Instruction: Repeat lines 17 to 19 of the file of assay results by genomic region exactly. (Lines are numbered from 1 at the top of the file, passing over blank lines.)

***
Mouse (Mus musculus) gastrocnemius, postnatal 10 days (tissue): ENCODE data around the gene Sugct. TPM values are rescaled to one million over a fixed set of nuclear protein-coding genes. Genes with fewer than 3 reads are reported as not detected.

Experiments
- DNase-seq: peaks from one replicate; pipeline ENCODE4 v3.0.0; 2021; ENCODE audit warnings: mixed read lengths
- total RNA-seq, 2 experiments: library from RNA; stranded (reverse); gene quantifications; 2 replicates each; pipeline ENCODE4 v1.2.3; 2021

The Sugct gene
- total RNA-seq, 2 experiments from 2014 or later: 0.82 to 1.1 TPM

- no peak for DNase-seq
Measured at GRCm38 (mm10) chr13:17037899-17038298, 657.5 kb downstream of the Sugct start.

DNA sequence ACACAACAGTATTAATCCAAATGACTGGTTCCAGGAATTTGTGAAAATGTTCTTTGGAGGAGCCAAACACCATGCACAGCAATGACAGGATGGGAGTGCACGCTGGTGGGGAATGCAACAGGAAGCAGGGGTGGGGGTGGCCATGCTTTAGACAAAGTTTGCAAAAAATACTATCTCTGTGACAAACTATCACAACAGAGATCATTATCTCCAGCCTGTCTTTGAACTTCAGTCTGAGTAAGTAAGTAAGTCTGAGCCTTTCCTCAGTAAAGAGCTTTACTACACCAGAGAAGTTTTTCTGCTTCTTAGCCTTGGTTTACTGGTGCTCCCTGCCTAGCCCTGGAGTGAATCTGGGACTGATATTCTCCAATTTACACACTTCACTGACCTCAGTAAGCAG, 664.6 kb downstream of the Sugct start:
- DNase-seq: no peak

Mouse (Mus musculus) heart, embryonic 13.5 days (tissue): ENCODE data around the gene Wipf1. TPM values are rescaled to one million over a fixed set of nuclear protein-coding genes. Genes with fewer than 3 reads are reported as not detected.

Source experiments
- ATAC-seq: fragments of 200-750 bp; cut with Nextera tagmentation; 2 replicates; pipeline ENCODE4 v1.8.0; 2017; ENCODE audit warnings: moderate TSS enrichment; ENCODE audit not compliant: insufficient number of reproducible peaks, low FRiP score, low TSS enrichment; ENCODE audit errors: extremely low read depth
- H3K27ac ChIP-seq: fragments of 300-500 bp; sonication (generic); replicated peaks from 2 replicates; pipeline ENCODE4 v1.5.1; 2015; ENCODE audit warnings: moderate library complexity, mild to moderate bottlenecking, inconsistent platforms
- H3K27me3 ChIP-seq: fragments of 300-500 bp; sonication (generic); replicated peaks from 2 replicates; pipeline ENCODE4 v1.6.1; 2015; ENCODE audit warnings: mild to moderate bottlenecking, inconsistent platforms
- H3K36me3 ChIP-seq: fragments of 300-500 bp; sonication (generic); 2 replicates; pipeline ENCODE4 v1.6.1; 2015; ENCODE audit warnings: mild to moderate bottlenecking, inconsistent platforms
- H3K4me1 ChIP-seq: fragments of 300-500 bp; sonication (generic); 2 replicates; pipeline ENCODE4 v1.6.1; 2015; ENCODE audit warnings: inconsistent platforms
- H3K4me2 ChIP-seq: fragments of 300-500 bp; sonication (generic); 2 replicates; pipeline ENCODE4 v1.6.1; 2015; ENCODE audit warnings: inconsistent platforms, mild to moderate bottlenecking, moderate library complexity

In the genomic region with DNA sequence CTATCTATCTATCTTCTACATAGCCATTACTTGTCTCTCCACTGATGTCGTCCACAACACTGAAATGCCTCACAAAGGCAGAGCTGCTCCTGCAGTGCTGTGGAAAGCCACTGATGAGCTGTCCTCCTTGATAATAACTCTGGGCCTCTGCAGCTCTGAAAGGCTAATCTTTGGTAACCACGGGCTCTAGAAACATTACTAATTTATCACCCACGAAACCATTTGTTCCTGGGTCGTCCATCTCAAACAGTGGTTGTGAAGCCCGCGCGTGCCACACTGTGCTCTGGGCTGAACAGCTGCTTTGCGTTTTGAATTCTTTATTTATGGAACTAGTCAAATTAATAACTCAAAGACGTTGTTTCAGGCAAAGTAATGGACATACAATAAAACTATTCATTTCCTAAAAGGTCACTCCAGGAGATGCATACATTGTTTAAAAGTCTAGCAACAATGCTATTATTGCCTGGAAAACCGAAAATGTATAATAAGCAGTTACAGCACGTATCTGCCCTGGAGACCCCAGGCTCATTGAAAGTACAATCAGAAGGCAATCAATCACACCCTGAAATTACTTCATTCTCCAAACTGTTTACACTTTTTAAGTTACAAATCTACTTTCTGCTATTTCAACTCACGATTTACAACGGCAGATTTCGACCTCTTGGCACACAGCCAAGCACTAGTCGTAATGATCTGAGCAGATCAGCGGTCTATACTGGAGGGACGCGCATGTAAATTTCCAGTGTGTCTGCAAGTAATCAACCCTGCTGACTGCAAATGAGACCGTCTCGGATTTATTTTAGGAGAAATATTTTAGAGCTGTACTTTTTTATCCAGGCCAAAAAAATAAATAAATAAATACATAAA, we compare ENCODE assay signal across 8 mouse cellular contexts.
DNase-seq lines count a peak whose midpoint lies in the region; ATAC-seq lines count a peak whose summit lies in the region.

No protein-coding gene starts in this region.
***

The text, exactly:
- H3K4me1 ChIP-seq: fragments of 300-500 bp; sonication (generic); 2 replicates; pipeline ENCODE4 v1.6.1; 2015; ENCODE audit warnings: inconsistent platforms
- H3K4me2 ChIP-seq: fragments of 300-500 bp; sonication (generic); 2 replicates; pipeline ENCODE4 v1.6.1; 2015; ENCODE audit warnings: inconsistent platforms, mild to moderate bottlenecking, moderate library complexity

In the genomic region with DNA sequence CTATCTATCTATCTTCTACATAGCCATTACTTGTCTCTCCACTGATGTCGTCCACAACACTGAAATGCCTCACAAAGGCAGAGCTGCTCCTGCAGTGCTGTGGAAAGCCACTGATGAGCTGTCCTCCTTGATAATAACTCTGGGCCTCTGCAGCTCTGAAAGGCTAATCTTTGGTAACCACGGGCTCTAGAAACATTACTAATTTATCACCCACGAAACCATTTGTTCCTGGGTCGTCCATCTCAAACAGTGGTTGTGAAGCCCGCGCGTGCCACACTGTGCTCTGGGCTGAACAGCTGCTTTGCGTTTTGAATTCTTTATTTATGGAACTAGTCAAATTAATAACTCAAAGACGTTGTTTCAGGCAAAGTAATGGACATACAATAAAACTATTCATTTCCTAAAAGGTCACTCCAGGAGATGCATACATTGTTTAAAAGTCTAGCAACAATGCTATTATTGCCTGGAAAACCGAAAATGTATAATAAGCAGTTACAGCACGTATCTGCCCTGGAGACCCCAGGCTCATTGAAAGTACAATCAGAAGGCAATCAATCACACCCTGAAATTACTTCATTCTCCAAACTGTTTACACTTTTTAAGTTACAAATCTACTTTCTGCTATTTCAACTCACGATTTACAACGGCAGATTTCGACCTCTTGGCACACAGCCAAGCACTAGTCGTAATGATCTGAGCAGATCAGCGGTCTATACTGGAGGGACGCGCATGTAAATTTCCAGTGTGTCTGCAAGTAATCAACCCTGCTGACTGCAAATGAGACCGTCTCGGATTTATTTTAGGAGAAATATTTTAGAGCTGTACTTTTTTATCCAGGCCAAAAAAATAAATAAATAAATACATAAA, we compare ENCODE assay signal across 8 mouse cellular contexts.